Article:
This editorial first appeared in the Dallas Morning News. Guest editorials don’t necessarily reflect the Denton Record-Chronicle’s opinions.

There are moments that mark not just turning points in history, but points where it is evident that leaders must step forward and do the work to change the course of history.

The murder charge against former Fort Worth police officer Aaron Dean, who last weekend shot and killed Atatiana Jefferson in her home, is one of these moments. The charge Dean now faces is what the facts, as they are known, appear to demand. Our community as a whole must see this as a crucial moment.

We don’t pretend to know how this case will play out. Dean will now face a fair trial. And there will likely be twists and turns yet to come as we, as a community, come to grips with this tragedy and before the final chapter of this story is written.

Part of that story now is, according to the police, Jefferson may have pulled a pistol from her purse as she determined what was happening in her backyard. This is Texas, after all, where a person has a right to self-defense, especially at home, and why many people are still asking why the officer didn’t knock on the front door and make himself known before entering the backyard. As this case advances, we will likely yet learn more about what happened.

But what we do know is that for the third time in two years, our region has seen a police officer charged with murder in the slaying of an innocent African-American resident. All were incidents involving officers in different departments — Balch Springs, Dallas and Fort Worth. And each victim was very different than the other two. One, Jordan Edwards, was a 15-year-old honor student at a high school party. Another, Botham Jean, was a 26-year-old accountant and immigrant in his own apartment. And now, Jefferson, 28, a woman sitting in her house playing video games with her nephew and caring for an ailing parent.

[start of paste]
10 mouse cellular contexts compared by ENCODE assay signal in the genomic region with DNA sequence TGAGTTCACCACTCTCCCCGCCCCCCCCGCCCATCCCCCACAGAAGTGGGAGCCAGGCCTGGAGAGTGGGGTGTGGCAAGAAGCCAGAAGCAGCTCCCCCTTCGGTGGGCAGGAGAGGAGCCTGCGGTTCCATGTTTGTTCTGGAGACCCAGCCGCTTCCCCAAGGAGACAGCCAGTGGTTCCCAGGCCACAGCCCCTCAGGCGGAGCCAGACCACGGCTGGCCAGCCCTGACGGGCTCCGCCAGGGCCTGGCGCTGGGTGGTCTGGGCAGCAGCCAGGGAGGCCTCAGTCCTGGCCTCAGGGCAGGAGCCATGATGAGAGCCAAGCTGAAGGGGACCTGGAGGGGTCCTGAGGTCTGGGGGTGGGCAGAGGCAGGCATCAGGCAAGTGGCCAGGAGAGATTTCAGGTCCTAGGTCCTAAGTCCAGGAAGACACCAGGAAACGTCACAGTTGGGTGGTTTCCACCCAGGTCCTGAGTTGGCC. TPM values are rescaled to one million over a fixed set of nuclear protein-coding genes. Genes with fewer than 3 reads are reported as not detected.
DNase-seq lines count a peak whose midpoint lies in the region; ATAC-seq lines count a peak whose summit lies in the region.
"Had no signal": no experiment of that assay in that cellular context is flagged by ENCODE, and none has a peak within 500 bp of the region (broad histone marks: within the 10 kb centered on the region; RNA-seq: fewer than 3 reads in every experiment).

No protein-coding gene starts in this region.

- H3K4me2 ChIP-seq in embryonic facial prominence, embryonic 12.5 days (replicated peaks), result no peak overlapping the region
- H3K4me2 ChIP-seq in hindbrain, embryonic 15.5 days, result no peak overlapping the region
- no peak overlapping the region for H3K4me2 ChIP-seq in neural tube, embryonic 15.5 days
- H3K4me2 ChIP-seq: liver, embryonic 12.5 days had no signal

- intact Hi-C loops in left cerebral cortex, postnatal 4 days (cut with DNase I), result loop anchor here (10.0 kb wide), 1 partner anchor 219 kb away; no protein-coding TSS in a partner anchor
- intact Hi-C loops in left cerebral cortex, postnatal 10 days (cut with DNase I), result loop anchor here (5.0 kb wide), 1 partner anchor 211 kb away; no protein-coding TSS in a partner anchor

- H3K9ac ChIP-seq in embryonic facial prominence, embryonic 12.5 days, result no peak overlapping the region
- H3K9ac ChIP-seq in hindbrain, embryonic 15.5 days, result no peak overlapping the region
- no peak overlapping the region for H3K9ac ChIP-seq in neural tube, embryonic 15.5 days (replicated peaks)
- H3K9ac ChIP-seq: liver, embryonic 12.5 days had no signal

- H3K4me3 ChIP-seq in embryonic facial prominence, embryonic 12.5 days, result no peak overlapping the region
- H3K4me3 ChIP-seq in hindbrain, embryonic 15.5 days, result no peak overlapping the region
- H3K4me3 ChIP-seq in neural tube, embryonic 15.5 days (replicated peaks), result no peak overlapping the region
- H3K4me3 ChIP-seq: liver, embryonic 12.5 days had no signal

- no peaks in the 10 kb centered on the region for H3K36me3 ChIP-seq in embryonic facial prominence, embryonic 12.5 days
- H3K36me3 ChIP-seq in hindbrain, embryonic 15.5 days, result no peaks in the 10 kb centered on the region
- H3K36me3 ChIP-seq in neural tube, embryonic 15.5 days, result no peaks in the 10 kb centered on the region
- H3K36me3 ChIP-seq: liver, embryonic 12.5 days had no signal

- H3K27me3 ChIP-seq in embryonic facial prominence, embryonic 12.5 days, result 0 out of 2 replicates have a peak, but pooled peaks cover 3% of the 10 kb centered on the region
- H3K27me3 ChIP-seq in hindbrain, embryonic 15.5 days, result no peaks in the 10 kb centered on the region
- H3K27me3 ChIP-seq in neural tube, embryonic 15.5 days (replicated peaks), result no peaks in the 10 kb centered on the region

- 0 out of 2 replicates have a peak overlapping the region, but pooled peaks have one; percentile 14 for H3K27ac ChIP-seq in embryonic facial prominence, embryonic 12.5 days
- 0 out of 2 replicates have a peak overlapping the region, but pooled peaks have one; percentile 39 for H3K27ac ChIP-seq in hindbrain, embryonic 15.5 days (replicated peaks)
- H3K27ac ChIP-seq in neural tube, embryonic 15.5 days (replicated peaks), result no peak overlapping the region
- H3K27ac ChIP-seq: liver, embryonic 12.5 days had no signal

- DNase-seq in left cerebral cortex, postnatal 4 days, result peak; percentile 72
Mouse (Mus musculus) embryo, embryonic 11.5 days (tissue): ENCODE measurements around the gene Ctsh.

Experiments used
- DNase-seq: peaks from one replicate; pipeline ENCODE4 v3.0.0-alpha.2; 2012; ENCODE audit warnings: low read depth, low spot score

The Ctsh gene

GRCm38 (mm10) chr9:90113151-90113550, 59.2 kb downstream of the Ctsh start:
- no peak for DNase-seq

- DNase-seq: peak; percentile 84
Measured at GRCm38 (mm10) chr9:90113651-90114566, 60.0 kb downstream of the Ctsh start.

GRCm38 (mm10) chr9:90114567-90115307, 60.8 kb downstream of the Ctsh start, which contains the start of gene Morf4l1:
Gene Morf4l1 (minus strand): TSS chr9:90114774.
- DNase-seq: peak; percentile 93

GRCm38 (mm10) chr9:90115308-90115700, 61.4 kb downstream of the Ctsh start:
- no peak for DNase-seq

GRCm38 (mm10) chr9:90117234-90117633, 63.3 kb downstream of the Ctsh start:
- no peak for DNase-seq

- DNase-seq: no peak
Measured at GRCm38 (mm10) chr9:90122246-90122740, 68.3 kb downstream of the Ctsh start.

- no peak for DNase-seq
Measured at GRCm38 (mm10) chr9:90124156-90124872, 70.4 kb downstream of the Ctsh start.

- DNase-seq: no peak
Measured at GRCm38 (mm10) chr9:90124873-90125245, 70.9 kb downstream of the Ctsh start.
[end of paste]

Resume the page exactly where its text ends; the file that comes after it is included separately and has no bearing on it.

All of these people are now names in tragic stories.

There are other stories that also need to be part of our narrative. Although it is still within living memory, we are no longer in a period when the sanction of law perpetrated violence against racial minorities. Over the past several decades, laws have changed, and many hearts have changed, too. Casting aspersion on all police officers based on the actions of a few is not only unfair, it is also damaging to us. Our assessment of police officers needs to be based in reality, and that reality is that there are millions of unseen actions that reflect the honor, integrity and respect our officers bring to work every day. Losing sight of that will make it harder for the men and women in blue to patrol our streets, to reduce crime, to keep us safe.

That doesn’t erase the fact, of course, that innocent African-Americans have been killed under circumstances that demand both justice and change. The depth of the damage to our society with each death necessitates clear, compelling and public responses. Three deaths in our area is more than enough to compel such a conversation in North Texas.

We fully expect that each of these cases will now be woven into training at police academies and for more experienced officers. We also expect leaders within our communities to step into the fray with reasoned responses driven toward viable solutions. To unfairly castigate officers is to undermine our community in profound, if often invisible, ways. Doing so destroys the trust that is crucially important for a department to police a city, and it frays the bonds that enable officers to be connected to the community. Those bonds help residents better understand the role of police officers, and they help police officers better understand and stay in tune with concerns and issues facing the community.

If this sounds like we believe that in the aftermath of these shootings we should find ways to be better connected to our police departments, it is because that is what we are calling for. We are also calling for police departments to expand efforts to absorb the concerns of the community and take steps to reinforce the kind of culture and practices that can prevent these shootings.

It is possible to prevent these shootings. It is possible to build trust. But with each shooting, the hard task of doing such work falls farther out of reach.

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